[32] Catherine M. Thomas, “The Provocation in the Wilderness and the Rejection of Grace” in Sperry Symposium Classics: The Old Testament, ed. Paul Y. Hoskisson (Provo, UT: Religious Studies Center, Brigham Young University; Salt Lake City: Deseret Book, 2005), 165.

[33] This phrase appears to have been coined by Sidney B. Sperry, Our Book of Mormon (Salt Lake City: Bookcraft, 1947), 110.

[34] S. Kent Brown, “Nephi’s Psalm,” in The Book of Mormon Reference Companion, ed. Dennis Largey (Salt Lake City: Deseret Book, 2003), 602.

[35] Matthew Nickerson, “Nephi’s Psalm: 2 Nephi 4:16–35 in Light of Form-Critical Analysis,” Journal of Book of Mormon Studies 6, no. 2 (1997): 26–42. Nickerson also notes textual similarities between 2 Nephi 4 and Psalms 6, 18, 27, and 51. See also the chapter by Kenneth L. Alford and D. Bryce Baker in this book.

[36] S. Kent Brown, “Nephi’s Psalm,” 602.

[37] Steven P. Sondrup, “The Psalm of Nephi: A Lyric Reading,” in BYU Studies 21, no. 3 (1981): 359. While Sondrup’s focus is not on textual connections to the Psalms, he does point out relationships between 2 Nephi 4 and both Psalm 51 and Psalm 84.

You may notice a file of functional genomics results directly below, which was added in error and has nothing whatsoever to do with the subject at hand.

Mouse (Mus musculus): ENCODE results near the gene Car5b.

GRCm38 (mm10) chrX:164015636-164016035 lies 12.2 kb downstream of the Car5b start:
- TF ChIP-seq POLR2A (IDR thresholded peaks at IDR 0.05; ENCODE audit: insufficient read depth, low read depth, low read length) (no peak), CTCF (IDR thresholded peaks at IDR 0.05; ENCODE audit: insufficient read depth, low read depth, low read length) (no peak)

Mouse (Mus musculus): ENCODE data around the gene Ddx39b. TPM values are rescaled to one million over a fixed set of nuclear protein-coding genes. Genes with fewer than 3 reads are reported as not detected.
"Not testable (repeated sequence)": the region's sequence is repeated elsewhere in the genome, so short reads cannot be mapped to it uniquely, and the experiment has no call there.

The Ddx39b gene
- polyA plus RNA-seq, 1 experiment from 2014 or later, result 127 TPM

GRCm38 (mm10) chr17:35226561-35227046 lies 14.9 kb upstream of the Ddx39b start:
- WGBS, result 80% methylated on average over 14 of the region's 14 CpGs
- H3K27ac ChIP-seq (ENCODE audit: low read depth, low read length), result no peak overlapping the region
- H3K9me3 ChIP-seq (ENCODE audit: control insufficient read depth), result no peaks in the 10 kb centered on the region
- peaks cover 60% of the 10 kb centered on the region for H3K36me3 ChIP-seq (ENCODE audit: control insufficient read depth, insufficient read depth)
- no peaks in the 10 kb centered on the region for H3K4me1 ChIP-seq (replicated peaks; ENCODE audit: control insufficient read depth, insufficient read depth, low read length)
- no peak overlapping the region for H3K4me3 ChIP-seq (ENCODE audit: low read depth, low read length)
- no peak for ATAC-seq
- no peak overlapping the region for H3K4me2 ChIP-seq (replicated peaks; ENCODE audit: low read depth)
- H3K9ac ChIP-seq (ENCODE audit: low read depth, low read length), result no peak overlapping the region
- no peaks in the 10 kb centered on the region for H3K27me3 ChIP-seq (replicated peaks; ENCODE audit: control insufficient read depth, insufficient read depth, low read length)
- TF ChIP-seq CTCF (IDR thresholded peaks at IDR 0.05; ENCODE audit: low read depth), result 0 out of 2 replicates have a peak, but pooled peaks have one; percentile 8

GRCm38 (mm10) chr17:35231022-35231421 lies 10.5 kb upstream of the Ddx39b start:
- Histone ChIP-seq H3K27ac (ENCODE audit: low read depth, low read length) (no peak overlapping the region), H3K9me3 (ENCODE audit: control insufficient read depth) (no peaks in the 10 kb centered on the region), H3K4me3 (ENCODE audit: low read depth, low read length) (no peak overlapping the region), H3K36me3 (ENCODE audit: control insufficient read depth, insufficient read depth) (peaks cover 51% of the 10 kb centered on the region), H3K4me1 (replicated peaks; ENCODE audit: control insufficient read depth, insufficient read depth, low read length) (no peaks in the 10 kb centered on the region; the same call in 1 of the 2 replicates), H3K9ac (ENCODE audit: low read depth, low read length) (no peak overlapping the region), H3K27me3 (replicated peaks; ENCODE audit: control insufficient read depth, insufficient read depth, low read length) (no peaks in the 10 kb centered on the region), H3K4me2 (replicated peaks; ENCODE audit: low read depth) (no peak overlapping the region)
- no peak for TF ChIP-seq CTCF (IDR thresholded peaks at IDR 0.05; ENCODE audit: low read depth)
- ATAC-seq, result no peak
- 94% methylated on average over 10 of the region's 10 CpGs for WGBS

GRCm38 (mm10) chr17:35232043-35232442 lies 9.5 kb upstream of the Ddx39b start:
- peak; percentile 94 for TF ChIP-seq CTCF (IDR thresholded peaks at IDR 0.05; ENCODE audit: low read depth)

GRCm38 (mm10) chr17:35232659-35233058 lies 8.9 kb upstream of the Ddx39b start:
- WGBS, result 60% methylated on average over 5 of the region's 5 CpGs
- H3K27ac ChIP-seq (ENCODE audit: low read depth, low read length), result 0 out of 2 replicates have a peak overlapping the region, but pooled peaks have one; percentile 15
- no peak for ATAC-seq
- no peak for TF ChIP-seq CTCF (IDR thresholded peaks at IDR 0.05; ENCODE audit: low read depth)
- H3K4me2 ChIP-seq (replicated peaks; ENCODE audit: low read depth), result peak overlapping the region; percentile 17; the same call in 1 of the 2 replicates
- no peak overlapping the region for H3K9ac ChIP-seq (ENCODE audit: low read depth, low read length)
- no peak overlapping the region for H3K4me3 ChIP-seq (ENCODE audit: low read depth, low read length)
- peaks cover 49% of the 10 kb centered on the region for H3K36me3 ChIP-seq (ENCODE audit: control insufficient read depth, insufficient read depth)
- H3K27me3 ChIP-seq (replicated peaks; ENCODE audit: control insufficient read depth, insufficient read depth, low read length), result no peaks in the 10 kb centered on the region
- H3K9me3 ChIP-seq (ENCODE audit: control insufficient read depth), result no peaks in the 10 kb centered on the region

[38] More common phrases (such as “cry unto the Lord”) were not included in table 1, as their relative frequency throughout scripture made it difficult to determine whether a relationship exists between Psalms and the Book of Mormon. Nevertheless, given the high number of these phrases from Psalms concentrated in 2 Nephi 4, I included them in analyzing 2 Nephi 4. While some phrases may seem insignificant by themselves (for example “because of mine iniquities”), their similar contextual use in Psalms and the Book of Mormon may demonstrate important connections. Individually, some of these phrases may be insignificant, but collectively they are impressive.

[39] Nephi makes multiple potential textual allusions to Psalms 27, 31, 33, 38, 56, 69, and 89.

[40] See John W. Welch, “How Long Did It Take Joseph Smith to Translate the Book of Mormon?,” Ensign, January 1988, 46.

[41] It is also possible that these phrases came from personal revelation to Nephi or that they were part of a commonly held vocabulary with which he was familiar.